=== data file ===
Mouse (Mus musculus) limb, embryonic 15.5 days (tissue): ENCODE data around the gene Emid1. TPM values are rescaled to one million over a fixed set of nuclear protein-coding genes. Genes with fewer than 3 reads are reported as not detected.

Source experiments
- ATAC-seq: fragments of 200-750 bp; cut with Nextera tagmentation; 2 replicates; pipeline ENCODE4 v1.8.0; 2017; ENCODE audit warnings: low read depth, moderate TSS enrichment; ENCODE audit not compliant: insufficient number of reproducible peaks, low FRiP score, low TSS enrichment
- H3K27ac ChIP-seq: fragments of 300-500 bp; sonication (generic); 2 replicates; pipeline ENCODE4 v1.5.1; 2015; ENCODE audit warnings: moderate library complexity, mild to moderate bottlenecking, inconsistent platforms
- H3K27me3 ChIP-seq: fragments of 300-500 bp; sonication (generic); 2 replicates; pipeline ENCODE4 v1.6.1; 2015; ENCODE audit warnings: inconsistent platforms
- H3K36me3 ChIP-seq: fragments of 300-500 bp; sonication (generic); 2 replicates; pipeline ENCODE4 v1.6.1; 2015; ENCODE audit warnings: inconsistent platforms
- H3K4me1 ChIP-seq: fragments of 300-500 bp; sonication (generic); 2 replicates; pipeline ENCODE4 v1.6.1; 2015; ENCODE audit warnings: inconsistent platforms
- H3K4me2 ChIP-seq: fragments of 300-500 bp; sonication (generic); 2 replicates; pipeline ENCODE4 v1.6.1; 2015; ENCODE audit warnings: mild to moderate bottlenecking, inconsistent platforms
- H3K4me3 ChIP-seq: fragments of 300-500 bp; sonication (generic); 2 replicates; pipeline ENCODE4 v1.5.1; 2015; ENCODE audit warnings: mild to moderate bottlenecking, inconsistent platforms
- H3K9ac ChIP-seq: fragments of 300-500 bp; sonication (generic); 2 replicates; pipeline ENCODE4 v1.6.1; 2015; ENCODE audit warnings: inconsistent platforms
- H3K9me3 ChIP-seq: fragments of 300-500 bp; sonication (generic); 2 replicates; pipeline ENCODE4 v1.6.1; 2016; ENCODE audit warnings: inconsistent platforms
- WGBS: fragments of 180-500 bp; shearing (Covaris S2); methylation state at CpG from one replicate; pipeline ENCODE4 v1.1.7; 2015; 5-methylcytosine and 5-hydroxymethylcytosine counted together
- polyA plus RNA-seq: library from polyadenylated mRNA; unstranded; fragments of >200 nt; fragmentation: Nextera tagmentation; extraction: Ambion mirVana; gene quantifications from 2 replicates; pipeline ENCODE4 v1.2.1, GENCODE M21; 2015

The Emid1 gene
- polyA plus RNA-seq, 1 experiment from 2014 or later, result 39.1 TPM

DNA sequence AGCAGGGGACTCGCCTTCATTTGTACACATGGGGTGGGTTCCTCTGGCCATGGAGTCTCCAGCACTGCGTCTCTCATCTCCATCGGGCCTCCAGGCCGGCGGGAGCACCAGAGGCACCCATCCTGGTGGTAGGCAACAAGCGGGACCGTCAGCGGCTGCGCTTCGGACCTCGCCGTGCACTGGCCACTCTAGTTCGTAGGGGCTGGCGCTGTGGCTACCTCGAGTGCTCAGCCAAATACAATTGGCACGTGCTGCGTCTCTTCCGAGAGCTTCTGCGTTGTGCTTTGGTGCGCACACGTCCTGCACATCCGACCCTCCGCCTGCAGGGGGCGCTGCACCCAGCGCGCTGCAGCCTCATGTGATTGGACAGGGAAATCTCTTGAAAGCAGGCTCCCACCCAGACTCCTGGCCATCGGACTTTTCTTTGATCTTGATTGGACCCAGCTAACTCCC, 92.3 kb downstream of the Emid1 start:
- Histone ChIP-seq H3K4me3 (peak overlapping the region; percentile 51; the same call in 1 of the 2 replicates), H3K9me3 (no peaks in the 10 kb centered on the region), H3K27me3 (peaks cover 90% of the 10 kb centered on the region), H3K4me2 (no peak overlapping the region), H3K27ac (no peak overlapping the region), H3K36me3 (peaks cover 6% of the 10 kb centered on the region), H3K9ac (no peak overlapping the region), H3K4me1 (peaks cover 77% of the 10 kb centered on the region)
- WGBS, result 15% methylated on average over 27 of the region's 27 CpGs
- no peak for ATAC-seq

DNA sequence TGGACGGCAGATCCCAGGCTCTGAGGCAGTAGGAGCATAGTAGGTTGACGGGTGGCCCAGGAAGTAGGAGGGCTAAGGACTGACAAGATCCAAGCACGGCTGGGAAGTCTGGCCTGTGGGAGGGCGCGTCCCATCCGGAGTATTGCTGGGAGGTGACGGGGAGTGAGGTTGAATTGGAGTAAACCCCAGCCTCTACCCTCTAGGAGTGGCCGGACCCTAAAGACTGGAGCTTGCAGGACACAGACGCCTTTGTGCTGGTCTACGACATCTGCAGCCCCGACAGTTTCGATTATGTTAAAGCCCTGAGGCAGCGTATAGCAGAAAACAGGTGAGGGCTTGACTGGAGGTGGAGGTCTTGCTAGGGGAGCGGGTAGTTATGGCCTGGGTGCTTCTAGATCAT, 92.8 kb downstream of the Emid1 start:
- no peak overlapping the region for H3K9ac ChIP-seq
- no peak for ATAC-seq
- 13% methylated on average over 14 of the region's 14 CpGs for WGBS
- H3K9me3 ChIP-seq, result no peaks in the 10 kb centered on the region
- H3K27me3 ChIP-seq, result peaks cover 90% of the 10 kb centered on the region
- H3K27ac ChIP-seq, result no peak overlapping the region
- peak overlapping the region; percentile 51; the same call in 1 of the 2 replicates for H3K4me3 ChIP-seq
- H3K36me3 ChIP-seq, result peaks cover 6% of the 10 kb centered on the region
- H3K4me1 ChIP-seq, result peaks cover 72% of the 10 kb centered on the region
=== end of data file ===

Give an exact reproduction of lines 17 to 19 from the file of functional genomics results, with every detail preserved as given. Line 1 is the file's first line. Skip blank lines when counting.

- Histone ChIP-seq H3K4me3 (peak overlapping the region; percentile 51; the same call in 1 of the 2 replicates), H3K9me3 (no peaks in the 10 kb centered on the region), H3K27me3 (peaks cover 90% of the 10 kb centered on the region), H3K4me2 (no peak overlapping the region), H3K27ac (no peak overlapping the region), H3K36me3 (peaks cover 6% of the 10 kb centered on the region), H3K9ac (no peak overlapping the region), H3K4me1 (peaks cover 77% of the 10 kb centered on the region)
- WGBS, result 15% methylated on average over 27 of the region's 27 CpGs
- no peak for ATAC-seq